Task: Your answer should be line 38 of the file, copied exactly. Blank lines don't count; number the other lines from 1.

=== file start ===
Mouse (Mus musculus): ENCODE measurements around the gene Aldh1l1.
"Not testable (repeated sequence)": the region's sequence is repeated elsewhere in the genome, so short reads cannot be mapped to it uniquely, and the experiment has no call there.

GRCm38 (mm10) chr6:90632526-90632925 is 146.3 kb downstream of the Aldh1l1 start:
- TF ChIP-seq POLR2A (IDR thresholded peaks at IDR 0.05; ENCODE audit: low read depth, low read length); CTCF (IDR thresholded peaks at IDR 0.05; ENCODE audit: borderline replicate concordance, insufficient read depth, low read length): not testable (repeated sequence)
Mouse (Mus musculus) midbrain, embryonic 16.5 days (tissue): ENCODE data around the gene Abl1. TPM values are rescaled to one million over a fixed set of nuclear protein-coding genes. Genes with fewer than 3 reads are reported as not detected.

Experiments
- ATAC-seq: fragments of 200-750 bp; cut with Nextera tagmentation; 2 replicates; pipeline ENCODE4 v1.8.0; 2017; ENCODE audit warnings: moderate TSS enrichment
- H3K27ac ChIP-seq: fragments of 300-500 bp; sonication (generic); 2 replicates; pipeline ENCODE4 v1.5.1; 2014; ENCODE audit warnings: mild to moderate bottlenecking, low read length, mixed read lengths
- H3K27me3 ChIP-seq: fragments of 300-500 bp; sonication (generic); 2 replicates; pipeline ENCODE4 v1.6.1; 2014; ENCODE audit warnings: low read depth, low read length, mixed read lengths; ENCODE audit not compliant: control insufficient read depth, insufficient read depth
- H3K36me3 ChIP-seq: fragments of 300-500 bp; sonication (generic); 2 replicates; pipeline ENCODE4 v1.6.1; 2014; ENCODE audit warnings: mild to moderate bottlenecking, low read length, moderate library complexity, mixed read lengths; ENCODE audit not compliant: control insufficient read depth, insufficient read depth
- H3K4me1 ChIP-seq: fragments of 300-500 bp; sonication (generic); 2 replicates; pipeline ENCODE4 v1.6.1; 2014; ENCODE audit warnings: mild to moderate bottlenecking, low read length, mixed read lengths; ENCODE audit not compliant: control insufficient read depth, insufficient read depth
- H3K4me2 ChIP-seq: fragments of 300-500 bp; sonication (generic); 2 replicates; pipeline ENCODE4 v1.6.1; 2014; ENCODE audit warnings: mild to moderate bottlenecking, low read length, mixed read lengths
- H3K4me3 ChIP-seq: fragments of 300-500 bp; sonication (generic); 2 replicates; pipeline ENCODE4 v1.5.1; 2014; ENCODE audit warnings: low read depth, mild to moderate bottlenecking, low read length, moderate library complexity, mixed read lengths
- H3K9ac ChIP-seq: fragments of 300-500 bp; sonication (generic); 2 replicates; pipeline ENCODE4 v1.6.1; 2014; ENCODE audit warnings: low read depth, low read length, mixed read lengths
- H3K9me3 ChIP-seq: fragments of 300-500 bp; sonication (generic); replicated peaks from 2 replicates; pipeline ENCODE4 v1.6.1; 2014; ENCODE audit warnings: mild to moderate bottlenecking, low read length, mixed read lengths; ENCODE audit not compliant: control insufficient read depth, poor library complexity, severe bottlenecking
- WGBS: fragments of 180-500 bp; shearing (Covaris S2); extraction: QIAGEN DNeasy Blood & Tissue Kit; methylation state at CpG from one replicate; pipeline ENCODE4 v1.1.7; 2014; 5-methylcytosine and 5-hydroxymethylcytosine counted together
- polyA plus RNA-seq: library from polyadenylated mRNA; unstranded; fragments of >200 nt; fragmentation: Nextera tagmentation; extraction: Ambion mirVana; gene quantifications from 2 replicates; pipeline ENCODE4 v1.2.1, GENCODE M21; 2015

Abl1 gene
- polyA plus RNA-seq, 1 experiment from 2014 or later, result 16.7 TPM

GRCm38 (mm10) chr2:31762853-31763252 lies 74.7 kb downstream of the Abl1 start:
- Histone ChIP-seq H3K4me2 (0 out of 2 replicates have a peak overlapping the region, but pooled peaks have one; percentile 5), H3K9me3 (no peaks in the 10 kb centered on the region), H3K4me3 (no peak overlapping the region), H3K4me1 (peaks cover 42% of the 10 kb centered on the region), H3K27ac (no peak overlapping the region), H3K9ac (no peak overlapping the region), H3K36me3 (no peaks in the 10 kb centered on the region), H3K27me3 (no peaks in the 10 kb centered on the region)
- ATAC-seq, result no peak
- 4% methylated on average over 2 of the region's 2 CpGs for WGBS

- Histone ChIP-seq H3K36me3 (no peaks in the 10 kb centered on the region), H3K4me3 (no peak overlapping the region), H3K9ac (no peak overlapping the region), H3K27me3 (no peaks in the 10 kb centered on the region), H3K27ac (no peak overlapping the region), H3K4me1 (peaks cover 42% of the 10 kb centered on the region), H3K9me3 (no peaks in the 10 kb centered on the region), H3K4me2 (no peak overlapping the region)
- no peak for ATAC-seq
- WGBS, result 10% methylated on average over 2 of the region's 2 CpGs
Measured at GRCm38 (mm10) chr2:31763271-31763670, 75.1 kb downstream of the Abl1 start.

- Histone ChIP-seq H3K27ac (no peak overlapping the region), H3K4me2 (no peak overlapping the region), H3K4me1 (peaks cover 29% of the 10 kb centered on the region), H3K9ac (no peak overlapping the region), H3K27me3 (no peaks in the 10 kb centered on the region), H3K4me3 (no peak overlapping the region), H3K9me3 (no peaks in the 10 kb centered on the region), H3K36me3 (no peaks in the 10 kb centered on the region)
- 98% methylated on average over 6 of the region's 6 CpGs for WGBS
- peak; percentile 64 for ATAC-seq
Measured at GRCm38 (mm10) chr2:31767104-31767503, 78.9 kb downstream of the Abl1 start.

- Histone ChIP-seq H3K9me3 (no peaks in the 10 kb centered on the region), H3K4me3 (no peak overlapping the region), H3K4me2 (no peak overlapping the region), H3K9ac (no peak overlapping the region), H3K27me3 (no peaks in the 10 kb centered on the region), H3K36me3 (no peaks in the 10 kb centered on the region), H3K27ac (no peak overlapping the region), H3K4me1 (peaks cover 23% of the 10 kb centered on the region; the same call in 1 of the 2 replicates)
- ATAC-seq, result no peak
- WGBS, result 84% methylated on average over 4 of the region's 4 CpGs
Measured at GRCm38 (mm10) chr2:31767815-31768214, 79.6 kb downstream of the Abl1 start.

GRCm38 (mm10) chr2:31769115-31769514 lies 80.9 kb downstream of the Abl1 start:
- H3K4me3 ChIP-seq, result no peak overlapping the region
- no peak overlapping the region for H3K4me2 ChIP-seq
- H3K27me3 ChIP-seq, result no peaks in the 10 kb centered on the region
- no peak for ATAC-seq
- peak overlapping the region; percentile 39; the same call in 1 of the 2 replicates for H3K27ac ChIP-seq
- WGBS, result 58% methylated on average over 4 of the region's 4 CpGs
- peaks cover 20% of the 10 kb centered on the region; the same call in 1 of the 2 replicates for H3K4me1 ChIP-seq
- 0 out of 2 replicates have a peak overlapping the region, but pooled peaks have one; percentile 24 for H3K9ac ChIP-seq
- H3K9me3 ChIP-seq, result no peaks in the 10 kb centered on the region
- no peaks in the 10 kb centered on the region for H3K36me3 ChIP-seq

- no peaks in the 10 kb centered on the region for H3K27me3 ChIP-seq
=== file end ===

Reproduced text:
- no peak overlapping the region for H3K4me2 ChIP-seq